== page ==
The funny title of this story stands for "Documentation and Conservation of buildings sites and neighborhoods of the Modern Movement". The name is self-descriptive of the group's mission. I bring up this group because frequent BRO writer West Coast Perspective recently sent me a picture of the Tishman Building showing on going construction work being done at street level. The first thing that popped into my mind was DOCOMOMO.
The Tishman Building is one of a very small number of mid-century works of architecture in the city. Apparently the current owners are remodeling the lobby to make the building more attractive to tenants. The Tishman building was built in the 1950's and was Buffalo's first major downtown building after the long drought of WWII and the depression. With its then fantastically modern skin of glass soaring up from the sidewalk, it was also a radical departure from every other building in Buffalo at the time. It is not an architectural masterpiece, but today remains as a solidly positive contributor to the urban fabric of downtown Buffalo.
Aside from the fact that it replaced a stunningly beautiful Victorian building on this site, it is hard to find fault with Tishman as a city building. It fills its site and provides a great urban wall for Lafayette Square. Its size and simple form, along with its contrasting glassiness, makes for a great partner for the adjacent Deco styled Rand Building. It has big plate glass storefront windows that give the building a friendly, open face to pedestrians. Its glass skin was very striking in its day. It was nothing like anything else in Buffalo at the time. I am sure it made a big stir when it opened. At only 20 stories, this is a tiny building as far as skyscrapers go but the architects used a simple trick to give it a much bigger presence. By breaking up the shear glass walls with smaller window pains, the building appears to be twice as tall--giving it a much more powerful presence on the street.
Alas, Tishman is now well into its most dangerous period of existence as a building. By the time many buildings reach 40 or so years in age, they start to fade. They no longer reside on the "A" list of properties. Their initial tenants have often moved on. They can no longer provide the amenities demanded by society, and often their architectural style is seen as tired and dated.
Imagine yourself back when Tishman first presented its slick modernism to Buffalo. It probably instantly transformed Buffalo's impression of what an office building should be. Buildings of an earlier era would have looked dull in comparison. The mid-century was a time when people yearned for clean modern buildings. It was a time when the rush was on to get rid of all the dark old buildings and replace them with new buildings with new modern materials, materials that matched the new technological age of mid-century. At this same time, the storefront facades of old Main Street were also being covered with extravaganzas of modernism not unlike the architecture of the popular world's fairs of the time. Tishman joined in by replacing the wonderful old and tired German Insurance Building and so on.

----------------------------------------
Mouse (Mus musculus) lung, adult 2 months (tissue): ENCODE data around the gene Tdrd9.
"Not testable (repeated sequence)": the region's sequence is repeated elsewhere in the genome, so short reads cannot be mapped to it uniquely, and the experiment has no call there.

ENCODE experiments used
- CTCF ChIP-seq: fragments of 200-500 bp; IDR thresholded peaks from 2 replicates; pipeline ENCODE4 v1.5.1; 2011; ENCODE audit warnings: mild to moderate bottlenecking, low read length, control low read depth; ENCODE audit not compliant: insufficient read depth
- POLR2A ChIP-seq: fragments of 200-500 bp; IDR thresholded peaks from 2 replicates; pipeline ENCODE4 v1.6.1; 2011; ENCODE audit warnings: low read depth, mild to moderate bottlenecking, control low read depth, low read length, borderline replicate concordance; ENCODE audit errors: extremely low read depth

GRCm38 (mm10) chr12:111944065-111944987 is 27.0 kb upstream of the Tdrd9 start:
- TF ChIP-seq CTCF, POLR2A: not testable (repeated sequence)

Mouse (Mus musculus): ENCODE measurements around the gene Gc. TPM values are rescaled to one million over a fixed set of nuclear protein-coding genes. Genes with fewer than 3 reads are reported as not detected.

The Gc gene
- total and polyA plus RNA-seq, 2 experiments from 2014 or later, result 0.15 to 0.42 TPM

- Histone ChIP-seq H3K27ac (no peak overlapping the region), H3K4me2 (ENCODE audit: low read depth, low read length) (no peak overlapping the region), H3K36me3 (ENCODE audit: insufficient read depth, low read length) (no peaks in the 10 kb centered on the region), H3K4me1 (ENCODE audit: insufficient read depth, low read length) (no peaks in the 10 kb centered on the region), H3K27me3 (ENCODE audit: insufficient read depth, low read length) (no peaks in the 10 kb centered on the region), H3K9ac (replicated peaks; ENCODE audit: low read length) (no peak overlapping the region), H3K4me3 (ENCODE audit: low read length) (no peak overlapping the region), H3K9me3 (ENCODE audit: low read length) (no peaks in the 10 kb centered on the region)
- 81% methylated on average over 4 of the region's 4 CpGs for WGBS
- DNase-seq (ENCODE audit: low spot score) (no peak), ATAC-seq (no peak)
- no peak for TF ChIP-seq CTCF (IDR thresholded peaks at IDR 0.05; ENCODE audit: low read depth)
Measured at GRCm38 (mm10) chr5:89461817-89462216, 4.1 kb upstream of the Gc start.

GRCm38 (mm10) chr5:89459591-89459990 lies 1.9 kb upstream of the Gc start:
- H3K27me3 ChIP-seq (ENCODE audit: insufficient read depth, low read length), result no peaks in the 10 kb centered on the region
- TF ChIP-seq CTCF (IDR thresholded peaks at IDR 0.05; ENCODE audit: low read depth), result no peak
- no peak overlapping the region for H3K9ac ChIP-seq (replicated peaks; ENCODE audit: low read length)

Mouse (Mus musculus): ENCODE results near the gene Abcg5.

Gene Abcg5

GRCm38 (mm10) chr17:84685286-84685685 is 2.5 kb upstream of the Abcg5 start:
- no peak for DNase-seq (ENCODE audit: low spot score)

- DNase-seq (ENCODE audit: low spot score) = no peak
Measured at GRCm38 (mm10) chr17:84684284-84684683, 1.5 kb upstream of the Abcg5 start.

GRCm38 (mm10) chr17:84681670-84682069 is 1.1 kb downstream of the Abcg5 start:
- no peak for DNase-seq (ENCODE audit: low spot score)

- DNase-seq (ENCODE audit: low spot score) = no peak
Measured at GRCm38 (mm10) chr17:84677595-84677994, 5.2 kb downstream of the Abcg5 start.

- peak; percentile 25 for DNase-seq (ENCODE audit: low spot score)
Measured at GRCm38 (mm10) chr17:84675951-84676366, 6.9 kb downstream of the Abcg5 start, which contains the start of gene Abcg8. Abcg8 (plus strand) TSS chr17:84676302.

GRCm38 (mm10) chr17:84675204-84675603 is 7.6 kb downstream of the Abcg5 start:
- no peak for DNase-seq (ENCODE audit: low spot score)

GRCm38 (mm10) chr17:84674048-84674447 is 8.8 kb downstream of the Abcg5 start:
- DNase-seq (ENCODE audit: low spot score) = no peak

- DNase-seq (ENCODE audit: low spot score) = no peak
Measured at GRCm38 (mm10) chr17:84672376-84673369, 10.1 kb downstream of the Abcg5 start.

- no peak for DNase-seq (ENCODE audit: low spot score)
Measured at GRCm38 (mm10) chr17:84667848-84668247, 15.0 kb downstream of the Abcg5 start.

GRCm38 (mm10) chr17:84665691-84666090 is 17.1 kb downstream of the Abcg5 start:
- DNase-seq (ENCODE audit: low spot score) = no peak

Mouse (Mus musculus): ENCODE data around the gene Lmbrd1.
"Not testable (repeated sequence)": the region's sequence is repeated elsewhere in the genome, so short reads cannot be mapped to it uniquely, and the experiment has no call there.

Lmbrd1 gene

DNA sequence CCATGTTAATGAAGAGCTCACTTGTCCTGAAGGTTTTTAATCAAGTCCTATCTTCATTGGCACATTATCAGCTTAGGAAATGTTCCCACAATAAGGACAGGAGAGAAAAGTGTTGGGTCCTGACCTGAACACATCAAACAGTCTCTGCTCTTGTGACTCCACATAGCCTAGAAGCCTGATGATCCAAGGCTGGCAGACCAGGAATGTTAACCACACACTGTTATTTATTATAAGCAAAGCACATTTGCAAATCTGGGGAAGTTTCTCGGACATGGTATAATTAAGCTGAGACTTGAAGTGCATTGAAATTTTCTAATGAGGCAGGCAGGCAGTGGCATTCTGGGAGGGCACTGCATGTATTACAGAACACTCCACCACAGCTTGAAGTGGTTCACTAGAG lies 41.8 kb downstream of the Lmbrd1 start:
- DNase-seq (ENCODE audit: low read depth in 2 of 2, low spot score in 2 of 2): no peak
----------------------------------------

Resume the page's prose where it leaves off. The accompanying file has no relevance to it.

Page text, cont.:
Now Tishman has reached that critical building lifetime threshold. Its original tenant is gone. It is too small, has no parking, and its once high-tech skin is no longer the marvel of modernism it used to be. Therefore, when I saw the renovation picture of this building, my first reaction was worry. Will this owner make improvements to this building that are in keeping with its original architecture, or will some ill-conceived "improvement" be made? Only time will tell, but if history is a guide, the "improvements" to this now aged building may be less than stellar.
Mid-century modern architecture is the poor orphan child of the preservation movement. Many don't recognize these buildings as a part of an important heritage worth protecting. They don't have the highly handcrafted, highly detailed forms that older buildings have, and they have only recently fallen on harder times. With so many older buildings in distress, it is often hard to focus on newer structures that are also in need of preservation. Buffalo has never had a large collection of mid century architecture and already a vast majority of what was here is gone.
Virtually all of the modern retail facades on Main Street have been removed, and the old modern AM&A store hangs on by a thread. This is the reason that DOCOMOMO was started. The preservation of modern architecture is a growing issue throughout the US and the world. Early efforts at calling attention to the plight of modernist works of architecture were tenuous and were not treated seriously by the public and government agencies. The movement has gained a lot of momentum in recent years but, even today, the struggle to impress on people the importance these buildings represent to our heritage is an uphill battle. A Google search results in many articles on the subject. Almost every city in the country has been faced with the issue of loss to its collection of mid-century heritage. Seeing this happen to buildings from my youth gives me new insight into how we decimated our earlier heritage so easily. Here is a small sample.
Interesting side note: There is a slightly larger twin to the Tishman Building in Cleveland at 1717 East 9th Street. Both buildings were erected in 1959 according to the Emporis database.
A few sample mid-century preservation stories:
Here @ Illinois
Here @ Ecoabsence
Here @ Dallas
Here @ Commercial Appeal